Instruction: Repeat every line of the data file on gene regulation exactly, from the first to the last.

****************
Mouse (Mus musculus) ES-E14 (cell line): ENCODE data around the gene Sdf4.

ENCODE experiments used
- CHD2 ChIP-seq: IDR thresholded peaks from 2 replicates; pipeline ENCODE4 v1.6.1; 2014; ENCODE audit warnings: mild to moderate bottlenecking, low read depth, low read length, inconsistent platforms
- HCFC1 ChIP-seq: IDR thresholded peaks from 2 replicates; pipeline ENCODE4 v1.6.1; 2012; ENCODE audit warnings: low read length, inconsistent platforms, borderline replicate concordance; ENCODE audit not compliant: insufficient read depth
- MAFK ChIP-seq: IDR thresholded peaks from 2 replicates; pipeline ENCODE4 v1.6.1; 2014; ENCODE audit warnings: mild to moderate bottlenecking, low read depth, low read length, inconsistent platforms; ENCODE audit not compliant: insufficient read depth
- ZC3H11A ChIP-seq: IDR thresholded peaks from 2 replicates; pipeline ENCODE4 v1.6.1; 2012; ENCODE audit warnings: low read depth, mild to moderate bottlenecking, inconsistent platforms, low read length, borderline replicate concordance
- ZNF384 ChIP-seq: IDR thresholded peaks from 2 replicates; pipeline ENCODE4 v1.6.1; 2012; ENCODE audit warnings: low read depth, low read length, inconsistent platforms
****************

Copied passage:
Mouse (Mus musculus) ES-E14 (cell line): ENCODE data around the gene Sdf4.

ENCODE experiments used
- CHD2 ChIP-seq: IDR thresholded peaks from 2 replicates; pipeline ENCODE4 v1.6.1; 2014; ENCODE audit warnings: mild to moderate bottlenecking, low read depth, low read length, inconsistent platforms
- HCFC1 ChIP-seq: IDR thresholded peaks from 2 replicates; pipeline ENCODE4 v1.6.1; 2012; ENCODE audit warnings: low read length, inconsistent platforms, borderline replicate concordance; ENCODE audit not compliant: insufficient read depth
- MAFK ChIP-seq: IDR thresholded peaks from 2 replicates; pipeline ENCODE4 v1.6.1; 2014; ENCODE audit warnings: mild to moderate bottlenecking, low read depth, low read length, inconsistent platforms; ENCODE audit not compliant: insufficient read depth
- ZC3H11A ChIP-seq: IDR thresholded peaks from 2 replicates; pipeline ENCODE4 v1.6.1; 2012; ENCODE audit warnings: low read depth, mild to moderate bottlenecking, inconsistent platforms, low read length, borderline replicate concordance
- ZNF384 ChIP-seq: IDR thresholded peaks from 2 replicates; pipeline ENCODE4 v1.6.1; 2012; ENCODE audit warnings: low read depth, low read length, inconsistent platforms